The World Teaches:
The purpose of doing good in the world is to improve our own situation, to earn favor with others (even God), or because it simply makes us feel better about ourselves. What is in fact the right thing to do, though, is for each of us to decide on our own. No one person knows for sure what’s right and wrong, so no one should impose their morality on anyone else.
But Christ Teaches:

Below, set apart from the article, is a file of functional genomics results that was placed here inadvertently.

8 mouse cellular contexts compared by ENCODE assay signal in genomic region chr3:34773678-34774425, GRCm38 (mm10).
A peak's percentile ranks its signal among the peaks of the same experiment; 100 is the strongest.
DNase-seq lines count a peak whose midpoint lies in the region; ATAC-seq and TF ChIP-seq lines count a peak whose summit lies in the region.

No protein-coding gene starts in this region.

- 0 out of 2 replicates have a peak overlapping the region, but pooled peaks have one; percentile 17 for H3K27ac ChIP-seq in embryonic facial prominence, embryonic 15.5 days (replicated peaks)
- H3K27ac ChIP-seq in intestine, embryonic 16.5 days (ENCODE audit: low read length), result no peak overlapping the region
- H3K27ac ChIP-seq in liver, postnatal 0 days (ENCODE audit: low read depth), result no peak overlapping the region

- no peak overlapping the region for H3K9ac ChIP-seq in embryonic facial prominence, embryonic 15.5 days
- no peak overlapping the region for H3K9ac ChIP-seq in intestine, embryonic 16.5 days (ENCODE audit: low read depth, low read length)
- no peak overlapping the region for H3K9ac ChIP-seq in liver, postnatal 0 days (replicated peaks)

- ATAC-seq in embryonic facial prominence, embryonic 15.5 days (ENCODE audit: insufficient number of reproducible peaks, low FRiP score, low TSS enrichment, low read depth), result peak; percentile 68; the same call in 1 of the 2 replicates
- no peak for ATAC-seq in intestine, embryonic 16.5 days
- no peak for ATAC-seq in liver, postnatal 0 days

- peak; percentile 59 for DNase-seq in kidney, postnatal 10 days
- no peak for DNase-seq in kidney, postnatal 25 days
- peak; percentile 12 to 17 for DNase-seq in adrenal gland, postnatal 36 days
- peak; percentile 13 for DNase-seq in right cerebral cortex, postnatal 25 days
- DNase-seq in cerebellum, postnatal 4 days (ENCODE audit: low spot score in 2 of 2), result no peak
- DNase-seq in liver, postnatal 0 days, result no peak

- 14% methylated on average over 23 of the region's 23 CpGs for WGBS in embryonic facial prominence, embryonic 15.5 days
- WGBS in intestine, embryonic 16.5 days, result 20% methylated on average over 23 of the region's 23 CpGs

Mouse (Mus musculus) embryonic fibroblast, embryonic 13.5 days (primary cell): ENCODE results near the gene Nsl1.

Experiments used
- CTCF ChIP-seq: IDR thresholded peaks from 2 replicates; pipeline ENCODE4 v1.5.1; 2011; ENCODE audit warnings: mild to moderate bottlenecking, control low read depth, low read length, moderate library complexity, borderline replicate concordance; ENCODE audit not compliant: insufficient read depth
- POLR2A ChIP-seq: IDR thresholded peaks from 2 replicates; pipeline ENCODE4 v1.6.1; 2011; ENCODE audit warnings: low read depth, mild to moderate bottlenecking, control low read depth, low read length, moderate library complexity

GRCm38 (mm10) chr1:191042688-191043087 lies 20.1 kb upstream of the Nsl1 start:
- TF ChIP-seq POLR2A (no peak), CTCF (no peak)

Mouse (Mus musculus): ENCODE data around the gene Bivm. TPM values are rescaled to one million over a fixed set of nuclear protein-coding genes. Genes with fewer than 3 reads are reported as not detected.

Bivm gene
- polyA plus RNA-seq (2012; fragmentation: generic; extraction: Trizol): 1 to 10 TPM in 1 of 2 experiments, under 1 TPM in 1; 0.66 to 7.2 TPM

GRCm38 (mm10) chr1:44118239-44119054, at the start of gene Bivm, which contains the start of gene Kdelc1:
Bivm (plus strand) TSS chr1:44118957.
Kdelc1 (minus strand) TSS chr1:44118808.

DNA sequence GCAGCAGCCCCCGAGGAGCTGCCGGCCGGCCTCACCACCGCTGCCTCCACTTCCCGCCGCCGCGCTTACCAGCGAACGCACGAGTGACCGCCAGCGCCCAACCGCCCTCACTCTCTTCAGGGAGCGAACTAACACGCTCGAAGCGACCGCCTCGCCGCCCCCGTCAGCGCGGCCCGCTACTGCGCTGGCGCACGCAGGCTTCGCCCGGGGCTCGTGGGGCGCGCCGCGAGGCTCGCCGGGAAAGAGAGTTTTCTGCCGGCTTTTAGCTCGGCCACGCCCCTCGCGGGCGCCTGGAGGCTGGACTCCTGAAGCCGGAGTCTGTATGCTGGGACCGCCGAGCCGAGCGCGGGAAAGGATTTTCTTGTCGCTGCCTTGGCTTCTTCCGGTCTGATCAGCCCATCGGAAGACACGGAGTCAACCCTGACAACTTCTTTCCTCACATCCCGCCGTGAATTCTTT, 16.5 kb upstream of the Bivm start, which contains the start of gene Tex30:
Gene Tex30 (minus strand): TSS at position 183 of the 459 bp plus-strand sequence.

Christ’s life of love and His death on the cross moves us in love and gratitude to seek out a life pleasing to Him (John 15:5). The law that condemned us as unbelievers now becomes our guide in life, and, because of the working of the Holy Spirit on our hearts, we strive to take pleasure in living the way He originally designed us to live. The Ten Commandments remains for us a summary of the moral laws God wants us to live by, and they shape how we interact with God, each other, and society (Matt. 22:38-40). For example, one of the commandments teaches that all life is a gift of God. So we celebrate and cherish all life in whatever form it comes and reject abortion, suicide, and euthanasia. But God does not give us specific commands for every situation in life; instead, individuals are free to make decisions over many things that are neither forbidden nor commanded. In the end, though, no matter how well we think we pattern our lives after God’s Law, we realize that our works are still tainted by sin and that it’s only through Christ’s cross that God looks on us as His children and considers our works good (Rom. 7:18-21). The Holy Spirit enables us for this life of love, as well as equips us with all the spiritual gifts needed for spreading His Word and preserving our faith (1 Cor. 12:4-11). In the early church, the Spirit provided charismatic gifts (like healing and speaking in tongues), but these gifts functioned for the sole purpose of pointing people to Christ. It was recognized that these charismatic gifts were for establishing churches and were to be replaced in Christian maturity with faith, hope, and love (1 Cor. 13:1-13).